Transportation A Key Concern For Houston Officials Due To Anticipated Growth For Population And Economy

Last week, the U.S. Conference of Mayors (USCM) released a report on expected urban growth and the role that transportation plays in metropolitan economies. Confirming numerous other studies, the “Gross Metropolitan Product and Critical Role of Transportation Infrastructure” report notes that Texas leads the nation for cities with the challenging combination of very large populations and growth rates that outpace the rest of the country. At the top of the list is Greater Houston, with a current population of 6.2 million and an expected 2012 economic growth rate of 3.5 percent. This is notably higher than the growth rates of other large metropolitan areas such as Chicago (1.2 percent), New York (1.8 percent), Atlanta (1.8 percent), and Los Angeles (1.7 percent). While this may be positive news for job growth and economic development in the Lone Star State, Houston’s already overburdened transportation system will face tremendous pressures.

At the same time that population and economic output is rising, public spending on transportation infrastructure is decreasing and congestion costs are increasing. In fact, Houston has been characterized as the 7th most congested city in the nation, with Houstonians paying an average of $1,322 a year in annual congestion costs.   This issue is exacerbated in Houston due to its increasingly important role as a transportation hub. The USCM report highlights the role of international trade in our nation’s economic growth and its dependence on our freight movement system. However, the report also expresses grave concerns about the current state of that congestion system and the funding needed to expand and improve transportation infrastructure. For example, the Port of Houston Authority is currently awaiting a response from the U.S. Army Corps of Engineers for an application to dredge a portion of the Houston Ship Channel and therefore expand its Bayport Container Terminal. Funding for this project and related infrastructure development is still uncertain.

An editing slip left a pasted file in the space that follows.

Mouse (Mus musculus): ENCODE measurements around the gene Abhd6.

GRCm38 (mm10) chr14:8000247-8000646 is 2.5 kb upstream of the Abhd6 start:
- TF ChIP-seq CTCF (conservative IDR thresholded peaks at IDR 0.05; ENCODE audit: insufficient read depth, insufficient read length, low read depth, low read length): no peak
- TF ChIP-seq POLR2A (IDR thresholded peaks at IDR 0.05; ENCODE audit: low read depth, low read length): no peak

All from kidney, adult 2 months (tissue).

We need innovative thinking on behalf of our public and private sector leaders to accommodate a larger population and greater demand on transportation infrastructure. Stressors such as congestion costs and environmental impacts will be intensified without strategic mitigation policies. As Houston and the rest of Texas continue to grow at an extremely fast pace, EDF is committed to help ensure that needed development is sustainable for our economy and our environment.

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